- Nick Sky and Dan Stelmach, brothers who founded the student-loan-payment app ChangEd, say you need to “embrace the broom” to find success as an entrepreneur.
- Embracing the broom means doing whatever job that needs to be done and not thinking the work is beneath you. The advice can be traced back to Andrew Carnegie, the 19th-century business magnate.
- Through hard work and persistence, the brothers scored an appearance on “Shark Tank” and a $250,000 deal with Mark Cuban.
If you want any chance at success as an entrepreneur, you’re going to have to “embrace the broom.”
That’s what Dan Stelmach and Nick Sky learned from their mother, who immigrated to the US from Poland and worked three jobs to support the family as a single parent.
“She was always doing the dirty work to get the job done,” Sky told Business Insider.
That willingness to grind out a living is what embracing the broom is all about. The idea comes from Andrew Carnegie, the 19th-century business magnate who once said that an aspiring business leader shouldn’t be afraid “to try his hand at the broom,” no matter their greater ambitions.
Stelmach and Sky have taken that to heart as they work to get ChangEd, their student-loan-payment app, off the ground.
The app, which the pair began working on in 2016 and launched in April 2017, is simple enough: A user link their bank account, and every time they use their credit or debit card, ChangEd rounds the purchase up to the nearest dollar and collects the change. When the pool of change reaches $100, the app automatically sends a payment to the user’s student-loan servicer. The creators say the service can speed up a user’s payment timeline by six years.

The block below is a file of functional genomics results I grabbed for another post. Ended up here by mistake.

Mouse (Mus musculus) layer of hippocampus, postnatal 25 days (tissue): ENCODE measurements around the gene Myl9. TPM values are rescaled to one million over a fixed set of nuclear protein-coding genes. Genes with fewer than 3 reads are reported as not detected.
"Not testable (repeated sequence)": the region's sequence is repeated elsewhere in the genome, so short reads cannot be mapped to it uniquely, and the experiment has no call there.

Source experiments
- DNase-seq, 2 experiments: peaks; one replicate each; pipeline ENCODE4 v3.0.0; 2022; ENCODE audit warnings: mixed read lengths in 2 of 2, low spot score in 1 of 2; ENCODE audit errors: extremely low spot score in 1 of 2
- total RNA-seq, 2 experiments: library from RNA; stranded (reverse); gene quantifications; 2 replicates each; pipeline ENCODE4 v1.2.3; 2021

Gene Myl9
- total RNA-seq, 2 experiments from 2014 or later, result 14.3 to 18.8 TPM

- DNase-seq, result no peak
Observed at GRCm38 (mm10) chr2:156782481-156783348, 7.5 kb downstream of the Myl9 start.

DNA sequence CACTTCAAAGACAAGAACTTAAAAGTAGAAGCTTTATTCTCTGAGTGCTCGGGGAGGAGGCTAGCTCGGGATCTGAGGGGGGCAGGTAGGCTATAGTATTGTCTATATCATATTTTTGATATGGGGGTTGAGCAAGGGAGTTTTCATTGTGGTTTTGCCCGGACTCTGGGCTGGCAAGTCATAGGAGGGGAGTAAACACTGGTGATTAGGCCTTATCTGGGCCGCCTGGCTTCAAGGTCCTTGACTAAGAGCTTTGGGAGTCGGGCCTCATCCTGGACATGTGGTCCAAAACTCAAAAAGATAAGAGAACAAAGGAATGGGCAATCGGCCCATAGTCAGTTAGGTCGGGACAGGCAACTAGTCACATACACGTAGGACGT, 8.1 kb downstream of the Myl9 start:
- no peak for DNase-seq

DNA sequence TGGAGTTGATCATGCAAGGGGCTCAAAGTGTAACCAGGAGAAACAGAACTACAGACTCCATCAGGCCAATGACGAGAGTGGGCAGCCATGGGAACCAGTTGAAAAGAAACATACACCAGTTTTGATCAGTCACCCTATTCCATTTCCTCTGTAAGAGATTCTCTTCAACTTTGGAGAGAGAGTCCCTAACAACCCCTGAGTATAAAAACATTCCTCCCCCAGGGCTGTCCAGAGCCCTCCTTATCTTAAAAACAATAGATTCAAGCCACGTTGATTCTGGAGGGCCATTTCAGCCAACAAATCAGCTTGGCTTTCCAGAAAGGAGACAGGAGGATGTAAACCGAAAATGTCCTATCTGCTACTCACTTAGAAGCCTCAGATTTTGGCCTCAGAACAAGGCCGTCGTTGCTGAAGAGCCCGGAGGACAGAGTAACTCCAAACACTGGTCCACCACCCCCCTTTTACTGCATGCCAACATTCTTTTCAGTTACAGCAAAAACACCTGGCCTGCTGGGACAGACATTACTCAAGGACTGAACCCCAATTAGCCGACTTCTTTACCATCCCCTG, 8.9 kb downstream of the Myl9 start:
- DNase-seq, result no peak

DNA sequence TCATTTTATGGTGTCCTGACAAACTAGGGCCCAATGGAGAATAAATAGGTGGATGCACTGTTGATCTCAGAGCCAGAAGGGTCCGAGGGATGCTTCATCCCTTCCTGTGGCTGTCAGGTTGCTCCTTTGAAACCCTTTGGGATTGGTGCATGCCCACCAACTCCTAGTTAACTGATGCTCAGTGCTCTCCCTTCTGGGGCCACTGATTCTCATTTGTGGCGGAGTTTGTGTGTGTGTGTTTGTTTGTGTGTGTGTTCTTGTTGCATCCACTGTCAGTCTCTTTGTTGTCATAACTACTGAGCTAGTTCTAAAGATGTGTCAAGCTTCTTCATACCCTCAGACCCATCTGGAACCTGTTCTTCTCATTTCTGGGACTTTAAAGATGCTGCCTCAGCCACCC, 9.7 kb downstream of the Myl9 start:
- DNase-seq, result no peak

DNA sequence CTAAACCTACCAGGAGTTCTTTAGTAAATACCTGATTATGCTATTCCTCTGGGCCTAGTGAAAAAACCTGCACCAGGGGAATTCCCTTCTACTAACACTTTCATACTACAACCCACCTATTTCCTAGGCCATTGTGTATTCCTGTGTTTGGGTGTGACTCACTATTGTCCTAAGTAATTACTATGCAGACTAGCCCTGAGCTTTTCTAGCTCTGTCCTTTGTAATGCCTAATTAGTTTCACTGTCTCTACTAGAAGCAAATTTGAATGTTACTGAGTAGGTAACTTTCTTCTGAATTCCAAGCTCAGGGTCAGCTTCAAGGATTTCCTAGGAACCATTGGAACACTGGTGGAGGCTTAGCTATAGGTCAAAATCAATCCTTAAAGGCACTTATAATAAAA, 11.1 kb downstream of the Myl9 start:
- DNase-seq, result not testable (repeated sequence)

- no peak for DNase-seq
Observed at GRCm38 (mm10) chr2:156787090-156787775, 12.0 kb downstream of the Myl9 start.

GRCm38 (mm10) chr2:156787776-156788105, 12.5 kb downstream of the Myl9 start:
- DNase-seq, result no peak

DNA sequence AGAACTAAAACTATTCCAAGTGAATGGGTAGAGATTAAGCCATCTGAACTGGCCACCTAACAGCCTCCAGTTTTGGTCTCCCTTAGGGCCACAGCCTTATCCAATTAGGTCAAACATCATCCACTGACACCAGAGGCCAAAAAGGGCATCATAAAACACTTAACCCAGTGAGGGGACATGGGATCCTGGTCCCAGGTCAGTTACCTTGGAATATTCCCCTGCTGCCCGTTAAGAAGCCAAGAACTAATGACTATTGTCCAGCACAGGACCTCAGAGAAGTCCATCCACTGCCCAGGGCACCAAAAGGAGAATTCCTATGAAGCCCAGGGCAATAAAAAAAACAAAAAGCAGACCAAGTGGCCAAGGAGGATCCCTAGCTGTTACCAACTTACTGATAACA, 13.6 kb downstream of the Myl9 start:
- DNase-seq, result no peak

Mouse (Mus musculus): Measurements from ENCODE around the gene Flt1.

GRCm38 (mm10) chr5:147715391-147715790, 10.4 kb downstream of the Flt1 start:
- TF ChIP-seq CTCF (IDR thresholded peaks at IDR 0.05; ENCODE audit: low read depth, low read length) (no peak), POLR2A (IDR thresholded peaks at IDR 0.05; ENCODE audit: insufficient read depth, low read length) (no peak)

Sky and Stelmach have put countless hours into developing their app. Both worked on ChangEd at a full-time pace while holding down other jobs – Stelmach sold cars, while Sky woke up at 5 a.m. to drive for Uber. Stelmach has said he invested his life savings, about $30,000, into ChangEd.
“If you’re trying to build something from the ground up, a good work ethic, persistence, and discomfort are all things that you need to be OK with,” Sky told Business Insider. “You’ll be introduced to the broom, and if you think you’re too good for it or that the work is beneath you, you’ll have problems. No work is beneath an entrepreneur.”
He continued: “Embracing the broom, to me, means being happy to do the dirty work, understanding that you’re not beneath the work just because you think you’re more qualified.”
When the brothers pitched their app on an episode of “Shark Tank” that aired earlier this year, the panel of celebrity investors took note of the lengths they went to in order to finance their dream.
“That’s the way you hustle,” Mark Cuban said on the show. “That’s what I’m talking about.”
“Now THAT’S an entrepreneur that’s Rising and Grinding,” Daymond John tweeted.
Cuban eventually offered the pair $250,000 for a 25% stake in their company, a deal they accepted. The exposure they got from “Shark Tank” helped grow their business “tenfold,” they said, and last month the company announced it had sent its millionth dollar to student-loan servicers since the app launched.
“Not everything is all sunshine and rainbows every single day, but we love the roller-coaster ride that a startup is, and we’re working hard every single day,” Sky said.